Tencent rolled out on Wednesday a Zoom-like video conferencing app dubbed Tencent Meeting amid its push to enterprise-facing services.

Why it matters: Expansion out of traditional consumer-facing gaming and social businesses to enterprise-facing services underlines the company’s efforts to seek a new growth narrative and build a new moat against rising upstarts.

  • Tencent is making the transition along with rival Alibaba. The e-commerce company is also moving into business-facing services since the beginning of this year.
  • The size of China’s video conferencing market surged 36.2% year on year to RMB 3.1 billion ($439 million) in 2018, according to data from research institute CCW Research.
  • Tencent Meeting was launched a few months after Zoom was blocked in the country. Chinese users of the US video-conferencing tool were forced to switch to a local version after the blockage.
  • In addition to Zoom, the app is competing with local rivals like Shenzhen-listed BizConf Telecom and XYlink, among others.

China’s Zoom users switch to local version after blockage

Details: Launched by Tencent Cloud, Tencent Meeting is a communications software that combines video conferencing, online meetings, chat, and mobile collaboration by leveraging cloud computing, artificial intelligence, and online security technologies.

  • Currently, the free version allows individual users to invite up to 25 participants for 45 minutes.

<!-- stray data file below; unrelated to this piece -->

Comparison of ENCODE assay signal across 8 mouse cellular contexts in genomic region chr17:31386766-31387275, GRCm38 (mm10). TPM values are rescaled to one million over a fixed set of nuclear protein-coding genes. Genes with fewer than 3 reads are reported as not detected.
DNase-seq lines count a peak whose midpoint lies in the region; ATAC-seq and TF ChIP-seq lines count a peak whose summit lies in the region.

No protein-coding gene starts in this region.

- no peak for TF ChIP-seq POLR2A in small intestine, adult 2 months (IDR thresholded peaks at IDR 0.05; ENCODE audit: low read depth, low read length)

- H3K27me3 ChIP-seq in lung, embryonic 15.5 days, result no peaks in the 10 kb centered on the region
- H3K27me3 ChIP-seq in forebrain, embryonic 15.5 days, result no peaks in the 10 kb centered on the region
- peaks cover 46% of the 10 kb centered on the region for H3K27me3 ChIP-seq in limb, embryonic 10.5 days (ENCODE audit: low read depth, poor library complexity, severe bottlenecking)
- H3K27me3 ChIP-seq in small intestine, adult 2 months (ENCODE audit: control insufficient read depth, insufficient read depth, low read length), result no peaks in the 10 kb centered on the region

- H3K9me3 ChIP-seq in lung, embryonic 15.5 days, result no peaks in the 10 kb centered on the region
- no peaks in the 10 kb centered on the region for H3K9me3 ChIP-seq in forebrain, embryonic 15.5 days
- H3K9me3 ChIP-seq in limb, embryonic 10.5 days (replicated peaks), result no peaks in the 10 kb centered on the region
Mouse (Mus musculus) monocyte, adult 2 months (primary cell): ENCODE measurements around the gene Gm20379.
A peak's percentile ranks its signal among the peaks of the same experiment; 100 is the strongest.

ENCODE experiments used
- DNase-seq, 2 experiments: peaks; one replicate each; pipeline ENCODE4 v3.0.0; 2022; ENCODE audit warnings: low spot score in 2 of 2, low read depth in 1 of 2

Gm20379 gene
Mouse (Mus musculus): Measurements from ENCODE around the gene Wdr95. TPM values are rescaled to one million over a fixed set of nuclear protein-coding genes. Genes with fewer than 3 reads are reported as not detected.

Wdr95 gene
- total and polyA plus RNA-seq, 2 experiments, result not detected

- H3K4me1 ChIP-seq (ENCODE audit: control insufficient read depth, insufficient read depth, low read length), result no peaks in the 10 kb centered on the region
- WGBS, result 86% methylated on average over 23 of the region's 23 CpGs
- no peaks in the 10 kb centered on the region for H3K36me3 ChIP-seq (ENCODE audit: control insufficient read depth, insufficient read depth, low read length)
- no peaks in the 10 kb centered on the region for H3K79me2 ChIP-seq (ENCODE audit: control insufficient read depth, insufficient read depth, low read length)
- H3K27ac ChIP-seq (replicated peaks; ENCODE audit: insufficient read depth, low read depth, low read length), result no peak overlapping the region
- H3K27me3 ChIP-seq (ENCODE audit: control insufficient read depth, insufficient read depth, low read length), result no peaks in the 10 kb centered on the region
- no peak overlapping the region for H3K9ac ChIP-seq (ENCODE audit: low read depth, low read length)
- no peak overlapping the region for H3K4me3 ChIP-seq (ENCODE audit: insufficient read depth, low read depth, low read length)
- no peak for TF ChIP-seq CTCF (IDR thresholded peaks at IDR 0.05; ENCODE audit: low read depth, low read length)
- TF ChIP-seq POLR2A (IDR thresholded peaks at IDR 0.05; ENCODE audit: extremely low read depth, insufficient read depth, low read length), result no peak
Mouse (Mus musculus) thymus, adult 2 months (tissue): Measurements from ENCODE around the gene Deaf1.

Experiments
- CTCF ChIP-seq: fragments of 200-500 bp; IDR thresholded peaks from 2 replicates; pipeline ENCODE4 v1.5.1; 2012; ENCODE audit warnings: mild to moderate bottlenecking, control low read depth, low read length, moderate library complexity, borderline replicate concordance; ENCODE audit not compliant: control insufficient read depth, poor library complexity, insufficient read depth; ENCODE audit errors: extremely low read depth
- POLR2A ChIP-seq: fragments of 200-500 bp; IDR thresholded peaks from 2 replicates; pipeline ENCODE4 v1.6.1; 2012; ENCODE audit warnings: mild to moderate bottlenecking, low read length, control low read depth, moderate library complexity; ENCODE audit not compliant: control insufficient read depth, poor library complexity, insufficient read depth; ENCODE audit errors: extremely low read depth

• The professional version, which can invite up to 100 participants, is priced at RMB99 ($14) per month. The enterprise version supports meetings with over 300 callers.
  • Users can log in via their mobile number, or through WeChat account login, a common sight on new Tencent apps.
  • The conferences created are shareable through WeChat, WeChat Work and QQ. Meeting participants who haven’t download the app can join through WeChat mini program, or WeChat Work.
  • The company claims to maintain ultra-low latency of 80 ms while maintaining high picture quality. Other notable localized features of the app includes video filters and background blurring.

Context: The Chinese tech firm launched an organizational overhaul last September to fuel the enterprise-faced transition.

  • As part of the refocusing, the Chinese internet giant aims to invest billions of dollars to spur the company’s push into cloud computing aimed at business clients.

Emma Lee

Emma Lee is Shanghai-based tech writer, covering startups and tech happenings in China and Asia in general. We are looking for stories related to tech and China. Reach her at lixin@technode.com.

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